The People's Record The People's Record


Club 8 Club 8The People's Record

7.1 / 10

Club 8  The People’s Record


Climbing on the bandwagon of tropicalism at this stage of the game might sound opportunistic. But not in a case like Club 8, a band that had dived head-first into its own dead-end street with electronic twee and dreamy bossa pop in the line of Saint Etienne or Trembling Blue Stars. This is a field where Swedes have rarely managed to measure up in comparison with other bands - the aforementioned, or Belle & Sebastian - in the midst of a pastel emotional languor. In fact, it could well be considered that it was fellow countrymen, jj, who took over the legacy (and that of many others) and twisted it around in a devilish way until, using a very sharp sense of cool (both literally and figuratively), until they transcend everything that Club 8 never transcended, in spite of the good intentions.

What to do after six albums and a solid, though admittedly somewhat stagnant, career? To start with, Club 8 showed signs that they were no longer taking themselves so seriously with the launching of “The Boy Who Couldn’t Stop Dreaming” (Labrador, 2007). They came out of their ivory tower and began to give interviews. From there it was a small, but decisive step to hold their last session of promo photos, where Johan Angergard (in turn, leader of The Legends and head of the Labrador label) and Carolina Kornstedt dance animatedly with two guys dressed up like bears or dogs, or something that isn’t too clear. A real change in attitude that is also reflected in a musical change of course—it’s enough to press “play” for the first song to be surprised by the gust of tropical shrapnel that opens the album, the first few minutes of “ Western Hospitality.

“The People’s Record” is one of those rollercoaster rides where intricate rails take you upside down and you scream and kick, while having a great fucking time. After a career accustomed to the typical ups and downs, without surprises, the new taste of Club 8 for samba, Latin sweat, afro-beat, and the carnivals of Rio implies a stimulating shift that will convince the faithful and obligate those who have never paid attention to the Swedish duo to sit up and take notice. And to watch their feet. Especially that. Because “The People’s Record” is a party aimed not at the dance floor, but rather at the sand next to the ideal beach bar on Formentera where we all dream of ending the day during our summer holidays. The album opens with three aces, laying the groundwork for the rest of the record. The aforementioned “Western Hospitality” is flanked by the sublime “ Isn’t That Great?” (where the tribalist percussion begins to take charge, along with the tropical guitars, maracas, and more summery instruments), and " Shape Up” (with a delicious play of accelerations and breaks that gets you stuck on it faster than heroin candy at the school door). From there on, despite a couple of low spots where the Spirit of Christmas Past takes over certain songs, tainting them with a slightly neutral languor that reminds us of the band’s (good?) old days, “The People’s Album” ends up becoming a frenetic lesson in how to do a stand-up job with that pop in which a brilliant form contrasts with a dark background. Because if anyone had a doubt, however much Club 8’s songs come in beach-party wrapping paper, their lyrics continue to be a real downer. Just check out titles like “ My Pessimistic Heart” or “ We’re All Going To Die.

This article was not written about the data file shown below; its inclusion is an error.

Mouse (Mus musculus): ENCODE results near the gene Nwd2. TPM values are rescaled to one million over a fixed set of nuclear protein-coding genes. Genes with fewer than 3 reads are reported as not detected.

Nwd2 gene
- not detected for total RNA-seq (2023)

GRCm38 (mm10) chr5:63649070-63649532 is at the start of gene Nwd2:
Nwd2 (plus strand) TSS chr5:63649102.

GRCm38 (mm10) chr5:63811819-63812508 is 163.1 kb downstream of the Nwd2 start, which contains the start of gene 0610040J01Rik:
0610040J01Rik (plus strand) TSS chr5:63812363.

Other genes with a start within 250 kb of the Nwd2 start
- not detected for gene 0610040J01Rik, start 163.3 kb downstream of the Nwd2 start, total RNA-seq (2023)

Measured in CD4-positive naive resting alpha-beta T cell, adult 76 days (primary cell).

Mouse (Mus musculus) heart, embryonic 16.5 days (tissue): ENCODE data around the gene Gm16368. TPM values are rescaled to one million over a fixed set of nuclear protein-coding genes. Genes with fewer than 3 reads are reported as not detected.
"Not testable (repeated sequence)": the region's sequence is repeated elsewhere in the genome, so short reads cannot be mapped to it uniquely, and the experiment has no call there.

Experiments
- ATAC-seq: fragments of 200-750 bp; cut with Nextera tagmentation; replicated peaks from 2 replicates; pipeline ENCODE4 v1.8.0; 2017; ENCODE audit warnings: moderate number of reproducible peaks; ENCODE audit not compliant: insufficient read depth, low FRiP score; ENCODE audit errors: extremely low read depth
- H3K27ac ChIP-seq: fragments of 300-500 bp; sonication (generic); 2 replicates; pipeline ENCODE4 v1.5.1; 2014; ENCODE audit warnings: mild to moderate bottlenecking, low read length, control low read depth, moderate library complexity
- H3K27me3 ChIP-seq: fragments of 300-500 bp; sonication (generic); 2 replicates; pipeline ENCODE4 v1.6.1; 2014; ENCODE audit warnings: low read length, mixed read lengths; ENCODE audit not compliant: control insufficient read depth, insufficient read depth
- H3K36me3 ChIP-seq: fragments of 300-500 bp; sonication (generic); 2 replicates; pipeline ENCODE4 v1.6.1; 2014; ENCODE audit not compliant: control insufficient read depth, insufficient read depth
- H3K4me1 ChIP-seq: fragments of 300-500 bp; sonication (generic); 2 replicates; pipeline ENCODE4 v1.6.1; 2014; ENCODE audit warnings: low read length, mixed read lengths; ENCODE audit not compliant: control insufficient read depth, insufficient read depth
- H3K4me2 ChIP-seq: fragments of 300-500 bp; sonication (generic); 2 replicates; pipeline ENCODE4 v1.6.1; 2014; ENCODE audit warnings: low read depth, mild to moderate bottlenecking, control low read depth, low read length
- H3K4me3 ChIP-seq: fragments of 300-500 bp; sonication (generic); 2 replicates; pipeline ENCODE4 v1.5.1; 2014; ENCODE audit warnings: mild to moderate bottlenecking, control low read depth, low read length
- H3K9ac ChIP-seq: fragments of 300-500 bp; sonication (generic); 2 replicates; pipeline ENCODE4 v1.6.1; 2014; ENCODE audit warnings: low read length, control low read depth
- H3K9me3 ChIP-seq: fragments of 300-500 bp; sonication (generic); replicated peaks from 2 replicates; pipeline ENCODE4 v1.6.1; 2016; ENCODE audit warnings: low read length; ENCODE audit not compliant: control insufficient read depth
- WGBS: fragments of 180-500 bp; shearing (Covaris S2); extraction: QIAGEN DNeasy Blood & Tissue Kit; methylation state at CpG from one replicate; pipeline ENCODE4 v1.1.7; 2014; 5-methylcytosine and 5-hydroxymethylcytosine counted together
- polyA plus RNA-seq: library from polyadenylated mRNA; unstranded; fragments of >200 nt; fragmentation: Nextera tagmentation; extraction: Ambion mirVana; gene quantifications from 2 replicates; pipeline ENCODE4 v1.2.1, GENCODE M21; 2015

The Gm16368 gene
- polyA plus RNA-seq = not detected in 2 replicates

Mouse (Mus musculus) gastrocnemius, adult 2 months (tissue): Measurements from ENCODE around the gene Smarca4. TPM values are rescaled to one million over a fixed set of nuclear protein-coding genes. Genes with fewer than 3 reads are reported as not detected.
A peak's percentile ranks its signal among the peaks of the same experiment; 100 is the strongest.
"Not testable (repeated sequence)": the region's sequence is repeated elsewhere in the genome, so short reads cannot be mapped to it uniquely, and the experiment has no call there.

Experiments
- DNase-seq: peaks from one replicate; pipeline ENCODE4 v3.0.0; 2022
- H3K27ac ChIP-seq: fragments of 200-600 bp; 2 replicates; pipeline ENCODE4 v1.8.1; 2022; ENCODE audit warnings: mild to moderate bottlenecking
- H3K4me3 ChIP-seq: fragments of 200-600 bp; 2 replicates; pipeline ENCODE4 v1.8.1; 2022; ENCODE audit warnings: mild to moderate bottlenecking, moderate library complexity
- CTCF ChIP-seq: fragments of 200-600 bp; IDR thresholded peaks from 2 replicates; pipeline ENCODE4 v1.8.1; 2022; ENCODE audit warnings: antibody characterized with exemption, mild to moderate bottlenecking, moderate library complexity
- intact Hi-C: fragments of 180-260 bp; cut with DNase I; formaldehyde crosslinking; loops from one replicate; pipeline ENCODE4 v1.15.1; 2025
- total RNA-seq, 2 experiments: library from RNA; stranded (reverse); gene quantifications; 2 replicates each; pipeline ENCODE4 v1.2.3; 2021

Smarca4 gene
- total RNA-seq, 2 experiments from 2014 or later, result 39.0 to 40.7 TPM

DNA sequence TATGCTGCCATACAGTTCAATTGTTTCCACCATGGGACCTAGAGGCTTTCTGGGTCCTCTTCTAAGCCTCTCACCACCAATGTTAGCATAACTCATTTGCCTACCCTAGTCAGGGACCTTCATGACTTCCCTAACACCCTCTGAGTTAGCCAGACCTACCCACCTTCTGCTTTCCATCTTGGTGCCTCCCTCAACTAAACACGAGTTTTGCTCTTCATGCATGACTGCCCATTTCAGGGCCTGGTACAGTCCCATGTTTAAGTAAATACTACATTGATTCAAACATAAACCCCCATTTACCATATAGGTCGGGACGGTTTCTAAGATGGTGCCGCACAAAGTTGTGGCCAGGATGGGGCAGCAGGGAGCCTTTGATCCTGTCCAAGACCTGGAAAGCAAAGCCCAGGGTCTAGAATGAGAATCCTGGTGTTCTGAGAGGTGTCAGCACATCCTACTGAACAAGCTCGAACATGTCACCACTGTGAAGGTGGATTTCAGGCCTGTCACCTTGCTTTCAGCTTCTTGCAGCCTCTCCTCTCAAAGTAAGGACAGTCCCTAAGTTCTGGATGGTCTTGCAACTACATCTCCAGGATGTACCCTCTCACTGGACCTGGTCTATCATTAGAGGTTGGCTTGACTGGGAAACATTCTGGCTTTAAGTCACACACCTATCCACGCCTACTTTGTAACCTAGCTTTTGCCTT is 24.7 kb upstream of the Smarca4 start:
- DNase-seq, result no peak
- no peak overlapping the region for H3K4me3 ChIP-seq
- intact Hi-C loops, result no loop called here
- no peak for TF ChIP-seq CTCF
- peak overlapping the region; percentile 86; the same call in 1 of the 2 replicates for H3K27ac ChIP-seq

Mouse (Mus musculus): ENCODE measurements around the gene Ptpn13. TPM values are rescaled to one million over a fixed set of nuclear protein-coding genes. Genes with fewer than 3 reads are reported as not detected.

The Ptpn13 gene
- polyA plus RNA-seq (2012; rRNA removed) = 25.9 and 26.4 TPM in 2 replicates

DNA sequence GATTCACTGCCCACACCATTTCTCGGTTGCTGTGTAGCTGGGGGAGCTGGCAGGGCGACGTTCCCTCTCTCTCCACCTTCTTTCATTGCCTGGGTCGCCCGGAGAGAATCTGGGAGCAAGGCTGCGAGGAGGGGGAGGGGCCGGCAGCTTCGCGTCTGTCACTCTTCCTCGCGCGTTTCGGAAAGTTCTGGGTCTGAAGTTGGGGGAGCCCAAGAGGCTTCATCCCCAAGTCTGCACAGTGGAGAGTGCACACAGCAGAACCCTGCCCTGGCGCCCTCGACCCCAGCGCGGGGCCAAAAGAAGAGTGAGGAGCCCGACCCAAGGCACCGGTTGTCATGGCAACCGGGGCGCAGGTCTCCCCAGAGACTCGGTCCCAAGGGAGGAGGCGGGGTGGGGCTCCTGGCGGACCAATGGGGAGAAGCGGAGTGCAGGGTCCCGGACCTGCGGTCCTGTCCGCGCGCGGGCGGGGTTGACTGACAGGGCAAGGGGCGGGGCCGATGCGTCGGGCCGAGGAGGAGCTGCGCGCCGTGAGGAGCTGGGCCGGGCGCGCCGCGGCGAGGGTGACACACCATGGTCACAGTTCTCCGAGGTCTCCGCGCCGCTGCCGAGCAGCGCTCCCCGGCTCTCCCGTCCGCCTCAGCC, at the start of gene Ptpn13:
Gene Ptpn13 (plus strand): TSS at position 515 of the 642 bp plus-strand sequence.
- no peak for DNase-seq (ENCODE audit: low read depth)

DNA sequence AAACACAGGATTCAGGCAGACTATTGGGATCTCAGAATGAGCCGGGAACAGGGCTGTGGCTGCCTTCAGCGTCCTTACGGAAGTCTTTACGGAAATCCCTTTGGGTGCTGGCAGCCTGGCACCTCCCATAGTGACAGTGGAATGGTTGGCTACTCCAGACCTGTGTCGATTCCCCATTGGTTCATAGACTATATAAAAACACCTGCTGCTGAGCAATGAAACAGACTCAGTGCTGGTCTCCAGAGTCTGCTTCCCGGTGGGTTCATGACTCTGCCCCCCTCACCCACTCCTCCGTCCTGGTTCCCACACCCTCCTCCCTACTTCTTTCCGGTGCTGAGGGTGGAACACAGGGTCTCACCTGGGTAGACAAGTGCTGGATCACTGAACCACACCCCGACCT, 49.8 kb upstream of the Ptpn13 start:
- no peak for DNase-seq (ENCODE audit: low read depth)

Goodbye to Swedish fog… welcome to the Brazilian sun. “The People’s Record” is a new start for Club 8’s biography and discography—it is opening a window for fresh air and realising that your South American neighbours are having a party on the roof-top. And although the album continues to live in the land of references ( Suburban Kids With Biblical Names and—why not? Extraperlo if it left the 80’s to explore a more luminous tropicalism, close at times to the sensual skirmishes of the more playful Gainsbourg), we must admit that the sandals and swimsuits look really good on Angergard and Kornstedt. A new version of an old band. Will we have to start talking, then, about a Club 9? Raül De Tena

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